The alternative trading systems are luring big institutional customers by offering greater privacy and lower costs. Their growth could affect big exchanges.It’s not easy being a big player in the stock market. Trading huge quantities of stock on traditional exchanges has become ever more challenging, costly, and potentially disruptive. And if other players see your moves, they can disrupt your trades. That’s led to the emergence in recent years of alternative trading systems known as dark pools. And their growth could have significant implications for big stock exchanges-and individual investors.
Nasdaq is set to launch tomorrow what its executives are calling one of the most significant developments on Wall Street in decades — a private stock market for super-wealthy investors.Minimum requirement for traders: $100 million in assets.
Any private firm can list on Nasdaq’s new platform, which is called the Portal Market, and raise money by selling stock to an elite group of shareholders. These companies would remain private and not have to make public their financial statements or submit to federal regulation, such as the Sarbanes-Oxley corporate accountability law.
Larry A. Silverstein, who has won nearly $4.6 billion in insurance payments to cover his losses and help him rebuild at the World Trade Center site, is seeking $12.3 billion in damages from airlines and airport security companies for the 9/11 attack.Mr. Silverstein, the developer of ground zero, sought the damages, whose amount was not previously known, in a claim filed in 2004, that says the airlines and airport security companies failed to prevent terrorists from hijacking the planes used to destroy the buildings.
His case was consolidated last week with similar, earlier lawsuits brought by families of some victims of the attack and by other property owners. But in seeking $12.3 billion, he is by far the biggest claimant in the litigation.
Germany and other industrialized nations are desperately trying to brace themselves against the threat of a collapse of the global financial system. The crisis has now taken its toll on the German economy, where the weak dollar is putting jobs in jeopardy and the credit crunch is paralyzing many businesses.
A trader reacts in front of the DAX board at the Frankfurt stock exchange.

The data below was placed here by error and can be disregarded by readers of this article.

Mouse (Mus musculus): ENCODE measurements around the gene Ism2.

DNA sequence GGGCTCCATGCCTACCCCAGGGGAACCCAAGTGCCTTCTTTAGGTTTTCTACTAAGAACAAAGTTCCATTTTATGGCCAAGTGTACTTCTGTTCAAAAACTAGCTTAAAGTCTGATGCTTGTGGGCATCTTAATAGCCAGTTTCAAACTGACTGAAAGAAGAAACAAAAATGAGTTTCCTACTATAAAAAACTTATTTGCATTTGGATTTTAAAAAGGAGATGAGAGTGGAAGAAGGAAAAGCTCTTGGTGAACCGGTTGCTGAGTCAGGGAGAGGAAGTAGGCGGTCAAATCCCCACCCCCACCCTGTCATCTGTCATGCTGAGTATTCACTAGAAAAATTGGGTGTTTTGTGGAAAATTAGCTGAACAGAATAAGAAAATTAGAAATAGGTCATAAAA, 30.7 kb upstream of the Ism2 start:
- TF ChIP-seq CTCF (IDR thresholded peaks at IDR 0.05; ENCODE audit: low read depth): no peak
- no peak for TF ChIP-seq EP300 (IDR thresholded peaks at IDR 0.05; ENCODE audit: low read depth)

The Bundesbank, Germany’s central bank, doesn’t like to see its employees working too late, and it expects even senior staff members to be headed home by 8 p.m. On weekends, employees seeking to escape the confines of their own homes are required to sign in at the front desk and are accompanied to their own desks by a security guard. Sensitive documents are kept in safes in many offices, and a portion of Germany’s gold reserves is stored behind meter-thick, reinforced concrete walls in the basement of a nearby building. In this environment, working overtime is considered a security risk.But the ordinary working day has been in disarray in recent weeks at the Bundesbank headquarters building, a gray, concrete box in Frankfurt’s Ginnheim neighborhood, where the crisis on international financial markets has many employees working late, even on weekends.
“The Fed would have the authority to go wherever in the system it thinks it needs to go for a deeper look to preserve stability,” Mr. Paulson said in the advance text of Monday’s speech. “To do this effectively, it will collect information from commercial banks, investment banks, insurance companies, hedge funds, commodity pool operators.”
WASHINGTON – The Treasury Department will propose on Monday that Congress give the Federal Reserve broad new authority to oversee financial market stability, in effect allowing it to send SWAT teams into any corner of the industry or any institution that might pose a risk to the overall system.
The proposal is part of a sweeping blueprint to overhaul the nation’s hodgepodge of financial regulatory agencies, which many experts say failed to recognize rampant excesses in mortgage lending until after they set off what is now the worst financial calamity in decades.
To Rescue Markets;
Will It Be Enough?
The past 10 days will be remembered as the time the U.S. government discarded a half-century of rules to save American financial capitalism from collapse.
Public’s feelings about economy are bleakest since ’73, survey indicates Americans are bracing for rising unemployment and shrinking salaries, a gloomy outlook that could translate into a serious cutback in consumer spending, the primary engine of the economy.
A survey of about 2,500 households found that Americans feel worse about the economy’s prospects than at any time since 1973, when Americans struggled with soaring oil prices and runaway inflation.
The pollination of crops by bees is responsible for a third of the food produced in the US.
The US bee population fell by about 30% last year
One in every three mouthfuls has been touched by their tiny feet; but our six-legged friends are in trouble.
They are getting sick and leaving their hives. Without bees, food gets more expensive – some products could disappear altogether.
Colony collapse disorder (CCD) emerged last year, and by spring 2007 bees were dying in huge numbers – over the year as a whole the total bee population fell by 30%.
Some beekeepers lost closer to 90%, and the fear is it will get worse.
US Treasury Secretary Henry Paulson said Tuesday that America’s Social Security program for the retired is “financially unsustainable” and needs an urgent overhaul.
NEW YORK (Reuters) – Goldman Sachs forecasts global credit losses stemming from the current market turmoil will reach $1.2 trillion, with Wall Street accounting for nearly 40 percent of the losses.
U.S. leveraged institutions, which include banks, brokers-dealers, hedge funds and government-sponsored enterprises, will suffer roughly $460 billion in credit losses after loan loss provisions, Goldman Sachs economists wrote in a research note released late on Monday.